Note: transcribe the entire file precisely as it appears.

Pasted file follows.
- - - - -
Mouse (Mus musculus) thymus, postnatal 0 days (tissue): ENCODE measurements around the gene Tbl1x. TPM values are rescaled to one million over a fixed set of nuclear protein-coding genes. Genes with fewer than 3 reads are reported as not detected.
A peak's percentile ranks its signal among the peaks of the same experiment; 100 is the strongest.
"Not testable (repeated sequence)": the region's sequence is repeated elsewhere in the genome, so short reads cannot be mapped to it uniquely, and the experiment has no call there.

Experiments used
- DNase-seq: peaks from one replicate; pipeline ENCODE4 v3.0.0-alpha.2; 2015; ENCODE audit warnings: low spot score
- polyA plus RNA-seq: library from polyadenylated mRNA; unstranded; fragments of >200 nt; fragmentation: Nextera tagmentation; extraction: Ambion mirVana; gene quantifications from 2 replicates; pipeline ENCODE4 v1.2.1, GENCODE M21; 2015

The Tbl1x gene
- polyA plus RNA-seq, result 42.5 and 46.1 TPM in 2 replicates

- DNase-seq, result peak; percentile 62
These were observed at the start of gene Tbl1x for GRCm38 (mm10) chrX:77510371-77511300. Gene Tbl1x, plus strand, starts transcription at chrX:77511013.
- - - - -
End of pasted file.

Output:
Mouse (Mus musculus) thymus, postnatal 0 days (tissue): ENCODE measurements around the gene Tbl1x. TPM values are rescaled to one million over a fixed set of nuclear protein-coding genes. Genes with fewer than 3 reads are reported as not detected.
A peak's percentile ranks its signal among the peaks of the same experiment; 100 is the strongest.
"Not testable (repeated sequence)": the region's sequence is repeated elsewhere in the genome, so short reads cannot be mapped to it uniquely, and the experiment has no call there.

Experiments used
- DNase-seq: peaks from one replicate; pipeline ENCODE4 v3.0.0-alpha.2; 2015; ENCODE audit warnings: low spot score
- polyA plus RNA-seq: library from polyadenylated mRNA; unstranded; fragments of >200 nt; fragmentation: Nextera tagmentation; extraction: Ambion mirVana; gene quantifications from 2 replicates; pipeline ENCODE4 v1.2.1, GENCODE M21; 2015

The Tbl1x gene
- polyA plus RNA-seq, result 42.5 and 46.1 TPM in 2 replicates

- DNase-seq, result peak; percentile 62
These were observed at the start of gene Tbl1x for GRCm38 (mm10) chrX:77510371-77511300. Gene Tbl1x, plus strand, starts transcription at chrX:77511013.